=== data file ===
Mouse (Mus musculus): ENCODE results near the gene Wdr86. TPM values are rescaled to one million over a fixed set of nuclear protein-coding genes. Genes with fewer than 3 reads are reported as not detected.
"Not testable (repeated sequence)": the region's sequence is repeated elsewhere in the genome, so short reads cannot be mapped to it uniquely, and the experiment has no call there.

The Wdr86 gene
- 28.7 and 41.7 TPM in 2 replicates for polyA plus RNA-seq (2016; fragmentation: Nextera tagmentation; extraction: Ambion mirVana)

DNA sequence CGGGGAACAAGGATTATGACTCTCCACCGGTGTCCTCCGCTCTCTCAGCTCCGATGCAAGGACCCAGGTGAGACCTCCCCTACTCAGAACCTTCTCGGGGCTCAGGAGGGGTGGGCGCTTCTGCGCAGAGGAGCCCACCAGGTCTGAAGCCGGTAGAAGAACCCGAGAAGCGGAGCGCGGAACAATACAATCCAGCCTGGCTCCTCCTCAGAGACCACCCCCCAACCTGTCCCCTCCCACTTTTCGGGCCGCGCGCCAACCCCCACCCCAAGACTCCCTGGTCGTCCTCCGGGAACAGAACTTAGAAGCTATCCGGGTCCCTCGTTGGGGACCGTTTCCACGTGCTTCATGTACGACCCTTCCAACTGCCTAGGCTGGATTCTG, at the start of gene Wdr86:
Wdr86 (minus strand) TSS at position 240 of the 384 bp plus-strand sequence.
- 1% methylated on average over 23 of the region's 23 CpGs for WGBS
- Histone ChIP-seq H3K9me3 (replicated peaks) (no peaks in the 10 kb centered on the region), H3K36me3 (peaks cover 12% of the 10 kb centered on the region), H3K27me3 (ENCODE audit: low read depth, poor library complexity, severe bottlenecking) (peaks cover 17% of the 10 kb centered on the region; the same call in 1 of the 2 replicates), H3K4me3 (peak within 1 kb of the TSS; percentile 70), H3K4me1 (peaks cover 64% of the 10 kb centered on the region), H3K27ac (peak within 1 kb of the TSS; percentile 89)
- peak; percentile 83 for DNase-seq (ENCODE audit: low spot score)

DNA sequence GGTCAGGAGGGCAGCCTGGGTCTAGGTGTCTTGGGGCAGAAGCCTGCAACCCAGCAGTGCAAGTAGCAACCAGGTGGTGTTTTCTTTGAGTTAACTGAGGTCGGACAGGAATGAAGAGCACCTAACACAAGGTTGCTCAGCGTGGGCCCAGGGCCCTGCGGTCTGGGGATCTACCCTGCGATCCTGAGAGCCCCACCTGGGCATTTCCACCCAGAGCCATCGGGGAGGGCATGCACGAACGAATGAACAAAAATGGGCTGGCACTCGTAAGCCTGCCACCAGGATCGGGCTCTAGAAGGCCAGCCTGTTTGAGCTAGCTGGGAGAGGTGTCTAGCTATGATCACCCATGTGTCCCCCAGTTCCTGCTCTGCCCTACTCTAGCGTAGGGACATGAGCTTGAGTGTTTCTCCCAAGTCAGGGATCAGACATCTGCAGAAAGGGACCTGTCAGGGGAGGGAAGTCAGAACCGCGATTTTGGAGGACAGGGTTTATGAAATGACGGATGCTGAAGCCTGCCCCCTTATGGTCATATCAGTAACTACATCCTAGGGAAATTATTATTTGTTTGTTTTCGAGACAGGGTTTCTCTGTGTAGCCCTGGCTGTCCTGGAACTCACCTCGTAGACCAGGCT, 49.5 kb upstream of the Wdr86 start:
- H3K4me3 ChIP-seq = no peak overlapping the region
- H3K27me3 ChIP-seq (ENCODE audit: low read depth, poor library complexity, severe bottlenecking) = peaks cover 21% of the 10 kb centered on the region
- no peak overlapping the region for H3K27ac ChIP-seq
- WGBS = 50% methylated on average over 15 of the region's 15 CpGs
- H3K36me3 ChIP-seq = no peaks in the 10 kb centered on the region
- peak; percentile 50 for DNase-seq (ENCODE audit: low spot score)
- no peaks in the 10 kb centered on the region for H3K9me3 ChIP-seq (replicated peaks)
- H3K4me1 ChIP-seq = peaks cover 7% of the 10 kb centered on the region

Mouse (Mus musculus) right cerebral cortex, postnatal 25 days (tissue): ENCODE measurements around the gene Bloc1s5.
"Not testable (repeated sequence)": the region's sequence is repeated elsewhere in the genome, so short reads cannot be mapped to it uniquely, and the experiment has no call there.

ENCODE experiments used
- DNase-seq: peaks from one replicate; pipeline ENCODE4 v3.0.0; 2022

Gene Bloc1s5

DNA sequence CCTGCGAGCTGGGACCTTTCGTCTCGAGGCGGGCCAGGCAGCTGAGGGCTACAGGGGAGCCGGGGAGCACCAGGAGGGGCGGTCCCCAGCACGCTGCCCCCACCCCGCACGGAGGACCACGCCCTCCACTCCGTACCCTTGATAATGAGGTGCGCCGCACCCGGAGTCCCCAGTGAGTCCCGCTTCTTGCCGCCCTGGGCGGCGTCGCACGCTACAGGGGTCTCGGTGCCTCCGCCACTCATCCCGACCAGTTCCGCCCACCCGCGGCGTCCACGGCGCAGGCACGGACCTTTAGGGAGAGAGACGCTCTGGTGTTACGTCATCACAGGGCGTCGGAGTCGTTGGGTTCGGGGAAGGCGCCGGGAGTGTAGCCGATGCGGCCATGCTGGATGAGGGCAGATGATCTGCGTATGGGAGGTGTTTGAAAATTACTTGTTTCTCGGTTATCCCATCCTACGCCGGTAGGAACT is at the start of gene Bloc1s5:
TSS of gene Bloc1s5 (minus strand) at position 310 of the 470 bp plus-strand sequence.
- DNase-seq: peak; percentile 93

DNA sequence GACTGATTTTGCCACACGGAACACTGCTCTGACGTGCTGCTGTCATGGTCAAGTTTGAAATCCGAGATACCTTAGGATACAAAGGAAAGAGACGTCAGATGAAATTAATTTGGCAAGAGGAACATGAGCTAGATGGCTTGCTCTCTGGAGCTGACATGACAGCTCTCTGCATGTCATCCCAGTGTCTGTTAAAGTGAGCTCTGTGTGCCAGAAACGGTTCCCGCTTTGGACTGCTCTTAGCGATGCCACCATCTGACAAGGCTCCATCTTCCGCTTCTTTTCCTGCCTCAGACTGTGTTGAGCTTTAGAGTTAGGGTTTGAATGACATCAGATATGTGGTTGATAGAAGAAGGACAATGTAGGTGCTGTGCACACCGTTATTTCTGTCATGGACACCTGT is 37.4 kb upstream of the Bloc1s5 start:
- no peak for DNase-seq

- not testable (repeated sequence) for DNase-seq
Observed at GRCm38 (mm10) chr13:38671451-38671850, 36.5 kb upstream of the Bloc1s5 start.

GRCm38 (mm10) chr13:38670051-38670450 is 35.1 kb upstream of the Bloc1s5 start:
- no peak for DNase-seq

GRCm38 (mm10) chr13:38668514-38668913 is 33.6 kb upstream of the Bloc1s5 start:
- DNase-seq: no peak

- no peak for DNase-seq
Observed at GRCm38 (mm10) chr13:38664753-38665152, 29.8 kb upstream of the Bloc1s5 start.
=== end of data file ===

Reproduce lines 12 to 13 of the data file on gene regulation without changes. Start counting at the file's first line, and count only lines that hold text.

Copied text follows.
- H3K27me3 ChIP-seq (ENCODE audit: low read depth, poor library complexity, severe bottlenecking) = peaks cover 21% of the 10 kb centered on the region
- no peak overlapping the region for H3K27ac ChIP-seq